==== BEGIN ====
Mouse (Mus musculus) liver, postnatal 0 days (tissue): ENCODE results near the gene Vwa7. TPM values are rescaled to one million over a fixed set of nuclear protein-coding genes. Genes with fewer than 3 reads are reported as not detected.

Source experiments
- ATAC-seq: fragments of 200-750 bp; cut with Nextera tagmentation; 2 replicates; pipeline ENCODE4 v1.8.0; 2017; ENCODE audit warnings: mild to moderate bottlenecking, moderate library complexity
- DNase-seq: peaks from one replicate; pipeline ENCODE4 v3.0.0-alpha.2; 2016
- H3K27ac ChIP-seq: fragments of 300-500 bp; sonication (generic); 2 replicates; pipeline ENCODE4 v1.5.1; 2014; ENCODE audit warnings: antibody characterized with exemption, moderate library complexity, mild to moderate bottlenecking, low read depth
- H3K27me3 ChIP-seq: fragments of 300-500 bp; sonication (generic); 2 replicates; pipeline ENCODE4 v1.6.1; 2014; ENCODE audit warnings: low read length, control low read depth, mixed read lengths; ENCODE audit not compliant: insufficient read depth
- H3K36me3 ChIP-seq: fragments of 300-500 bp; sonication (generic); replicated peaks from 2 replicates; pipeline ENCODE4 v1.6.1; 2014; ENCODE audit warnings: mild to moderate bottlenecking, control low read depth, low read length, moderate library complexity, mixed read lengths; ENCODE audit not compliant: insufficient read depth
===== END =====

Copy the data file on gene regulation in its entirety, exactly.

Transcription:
Mouse (Mus musculus) liver, postnatal 0 days (tissue): ENCODE results near the gene Vwa7. TPM values are rescaled to one million over a fixed set of nuclear protein-coding genes. Genes with fewer than 3 reads are reported as not detected.

Source experiments
- ATAC-seq: fragments of 200-750 bp; cut with Nextera tagmentation; 2 replicates; pipeline ENCODE4 v1.8.0; 2017; ENCODE audit warnings: mild to moderate bottlenecking, moderate library complexity
- DNase-seq: peaks from one replicate; pipeline ENCODE4 v3.0.0-alpha.2; 2016
- H3K27ac ChIP-seq: fragments of 300-500 bp; sonication (generic); 2 replicates; pipeline ENCODE4 v1.5.1; 2014; ENCODE audit warnings: antibody characterized with exemption, moderate library complexity, mild to moderate bottlenecking, low read depth
- H3K27me3 ChIP-seq: fragments of 300-500 bp; sonication (generic); 2 replicates; pipeline ENCODE4 v1.6.1; 2014; ENCODE audit warnings: low read length, control low read depth, mixed read lengths; ENCODE audit not compliant: insufficient read depth
- H3K36me3 ChIP-seq: fragments of 300-500 bp; sonication (generic); replicated peaks from 2 replicates; pipeline ENCODE4 v1.6.1; 2014; ENCODE audit warnings: mild to moderate bottlenecking, control low read depth, low read length, moderate library complexity, mixed read lengths; ENCODE audit not compliant: insufficient read depth